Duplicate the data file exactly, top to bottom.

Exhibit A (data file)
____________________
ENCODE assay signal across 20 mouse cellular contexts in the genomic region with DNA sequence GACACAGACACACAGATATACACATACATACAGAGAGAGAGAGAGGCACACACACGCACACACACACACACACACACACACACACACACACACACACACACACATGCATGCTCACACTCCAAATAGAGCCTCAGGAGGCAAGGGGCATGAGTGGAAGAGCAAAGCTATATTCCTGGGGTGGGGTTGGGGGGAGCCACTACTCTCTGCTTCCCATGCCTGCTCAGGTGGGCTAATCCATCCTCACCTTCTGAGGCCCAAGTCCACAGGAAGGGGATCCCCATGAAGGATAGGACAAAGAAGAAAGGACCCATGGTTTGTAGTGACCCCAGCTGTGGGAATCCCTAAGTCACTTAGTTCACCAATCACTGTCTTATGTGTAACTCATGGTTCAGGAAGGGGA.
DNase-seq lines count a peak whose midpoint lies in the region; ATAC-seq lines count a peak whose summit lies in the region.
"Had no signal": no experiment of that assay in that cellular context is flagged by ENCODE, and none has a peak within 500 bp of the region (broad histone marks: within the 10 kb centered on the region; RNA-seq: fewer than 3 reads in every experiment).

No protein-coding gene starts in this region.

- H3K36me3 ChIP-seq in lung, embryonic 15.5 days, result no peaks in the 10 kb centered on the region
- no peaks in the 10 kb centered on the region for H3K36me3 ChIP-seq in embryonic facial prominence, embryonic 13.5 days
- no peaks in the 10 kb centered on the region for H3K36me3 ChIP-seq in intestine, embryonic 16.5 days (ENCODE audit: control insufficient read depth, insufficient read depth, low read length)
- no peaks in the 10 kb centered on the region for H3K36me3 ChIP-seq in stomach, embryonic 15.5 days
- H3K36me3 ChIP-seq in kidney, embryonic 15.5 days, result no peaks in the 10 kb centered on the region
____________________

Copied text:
ENCODE assay signal across 20 mouse cellular contexts in the genomic region with DNA sequence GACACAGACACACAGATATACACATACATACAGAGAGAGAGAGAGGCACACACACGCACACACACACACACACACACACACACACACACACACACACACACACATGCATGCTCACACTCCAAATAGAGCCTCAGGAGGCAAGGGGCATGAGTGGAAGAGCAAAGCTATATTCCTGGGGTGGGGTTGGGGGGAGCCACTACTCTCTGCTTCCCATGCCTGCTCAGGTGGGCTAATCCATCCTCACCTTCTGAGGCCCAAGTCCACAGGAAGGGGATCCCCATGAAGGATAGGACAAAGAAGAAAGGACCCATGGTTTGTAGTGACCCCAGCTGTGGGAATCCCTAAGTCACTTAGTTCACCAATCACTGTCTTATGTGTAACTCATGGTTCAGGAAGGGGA.
DNase-seq lines count a peak whose midpoint lies in the region; ATAC-seq lines count a peak whose summit lies in the region.
"Had no signal": no experiment of that assay in that cellular context is flagged by ENCODE, and none has a peak within 500 bp of the region (broad histone marks: within the 10 kb centered on the region; RNA-seq: fewer than 3 reads in every experiment).

No protein-coding gene starts in this region.

- H3K36me3 ChIP-seq in lung, embryonic 15.5 days, result no peaks in the 10 kb centered on the region
- no peaks in the 10 kb centered on the region for H3K36me3 ChIP-seq in embryonic facial prominence, embryonic 13.5 days
- no peaks in the 10 kb centered on the region for H3K36me3 ChIP-seq in intestine, embryonic 16.5 days (ENCODE audit: control insufficient read depth, insufficient read depth, low read length)
- no peaks in the 10 kb centered on the region for H3K36me3 ChIP-seq in stomach, embryonic 15.5 days
- H3K36me3 ChIP-seq in kidney, embryonic 15.5 days, result no peaks in the 10 kb centered on the region